Nadia Petrova has surfaced at this year’s Australian Open, where she produced her second upset victory to enter the quarterfinals and share the spotlight that usually shines on other Russian players. Before the draw for the Australian Open was made, few picked Nadia Petrova, the 27-year-old Russian, to reach the quarterfinals.
Petrova beat French Open champion and compatriot Svetlana Kuznetsova 6-3, 3-6, 6-1 on Sunday, continuing a surprise run that sent U.S. Open champion Clijsters home after a stunning 6-0, 6-1 defeat in the third round.
Petrova’s win made her the first Russian into the quarters, where she will be joined by at least one and possibly two more.
Maria Kirilenko advanced to the quarterfinals after fellow Russian and No. 2-seeded Dinara Safina retired from their fourth-round match with an apparent leg or back injury and limped off the court. Safina was facing set point, trailing 4-5 and serving at 30-40 when she withdrew.
No. 9 Vera Zvonareva plays her fourth-round match against Victoria Azarenka of Belarus on Monday.
Petrova has equaled her best run at the Australian Open by reaching the last eight. She’s never gone further than the semifinals at a major.
She attributes some of her resurgence to the fighting spirit of Russian players.
As a young player, Petrova looked set to become a star with her big serve and solid groundstrokes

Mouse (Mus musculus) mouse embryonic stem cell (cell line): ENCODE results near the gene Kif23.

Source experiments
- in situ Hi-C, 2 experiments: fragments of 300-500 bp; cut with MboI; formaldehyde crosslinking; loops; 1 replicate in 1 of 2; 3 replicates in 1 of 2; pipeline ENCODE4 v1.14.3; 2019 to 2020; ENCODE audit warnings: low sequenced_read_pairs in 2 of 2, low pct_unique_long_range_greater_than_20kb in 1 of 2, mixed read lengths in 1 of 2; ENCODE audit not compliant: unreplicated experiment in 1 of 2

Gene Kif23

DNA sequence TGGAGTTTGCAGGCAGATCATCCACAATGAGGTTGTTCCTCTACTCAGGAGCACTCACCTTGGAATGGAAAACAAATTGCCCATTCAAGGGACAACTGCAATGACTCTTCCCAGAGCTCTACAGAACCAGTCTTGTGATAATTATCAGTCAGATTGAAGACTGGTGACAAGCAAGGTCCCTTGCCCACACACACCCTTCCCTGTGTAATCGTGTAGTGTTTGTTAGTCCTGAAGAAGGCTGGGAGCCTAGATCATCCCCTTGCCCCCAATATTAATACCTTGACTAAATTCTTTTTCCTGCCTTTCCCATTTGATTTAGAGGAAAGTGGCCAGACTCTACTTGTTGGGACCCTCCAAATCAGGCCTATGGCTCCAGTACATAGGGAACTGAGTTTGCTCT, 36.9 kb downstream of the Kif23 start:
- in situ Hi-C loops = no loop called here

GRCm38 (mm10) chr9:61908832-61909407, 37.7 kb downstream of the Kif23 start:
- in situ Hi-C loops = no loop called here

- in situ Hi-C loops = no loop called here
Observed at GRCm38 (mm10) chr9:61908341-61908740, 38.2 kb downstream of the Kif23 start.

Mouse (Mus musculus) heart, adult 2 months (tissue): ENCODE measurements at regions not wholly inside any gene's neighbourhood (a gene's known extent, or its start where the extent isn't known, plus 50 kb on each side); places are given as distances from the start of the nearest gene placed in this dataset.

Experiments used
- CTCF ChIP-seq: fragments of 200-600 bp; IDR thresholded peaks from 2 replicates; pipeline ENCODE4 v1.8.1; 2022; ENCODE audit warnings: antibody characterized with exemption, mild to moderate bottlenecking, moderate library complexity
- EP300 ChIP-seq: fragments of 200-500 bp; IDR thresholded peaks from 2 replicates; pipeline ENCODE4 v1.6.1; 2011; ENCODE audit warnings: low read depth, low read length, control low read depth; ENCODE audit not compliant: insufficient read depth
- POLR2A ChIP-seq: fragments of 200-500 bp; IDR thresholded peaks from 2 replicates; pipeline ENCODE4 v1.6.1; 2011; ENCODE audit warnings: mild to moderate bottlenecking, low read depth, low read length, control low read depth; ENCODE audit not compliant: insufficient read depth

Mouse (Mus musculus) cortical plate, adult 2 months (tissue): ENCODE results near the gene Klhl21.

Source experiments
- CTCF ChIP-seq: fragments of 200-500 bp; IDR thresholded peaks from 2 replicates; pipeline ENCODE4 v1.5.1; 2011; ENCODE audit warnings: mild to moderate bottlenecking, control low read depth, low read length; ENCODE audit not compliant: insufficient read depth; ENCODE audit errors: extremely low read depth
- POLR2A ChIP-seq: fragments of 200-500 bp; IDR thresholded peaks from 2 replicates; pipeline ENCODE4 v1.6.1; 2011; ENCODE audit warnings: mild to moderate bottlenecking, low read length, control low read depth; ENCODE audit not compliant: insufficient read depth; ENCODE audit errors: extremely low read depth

In 2003, she reached the semifinals at Roland Garros, knocking off Monica Seles and Jennifer Capriati on the way.
But she was upstaged in 2004 by other Russians. Maria Sharapova won Wimbledon that year, Anastasia Myskina won the French Open, and Kuznetsova took home the trophy at the U.S. Open.
Petrova has played the Australian Open 10 previous times, making her best showing in 2006 when she reached the quarters. Her best Grand Slam results have come at the French Open where she reached the semifinals in 2003 and 2005.
Petrova had a disappointing start to this year, losing in the first round at both Brisbane—to Henin—and Sydney.
But now, Petrova says her game is the best it’s been in years—and much of it is mental.
In the quarterfinals she will face Justine Henin, who continued her comeback to Grand Slams by beating compatriot Yanina Wickmayer, 7-6 (3), 1-6, 6-3.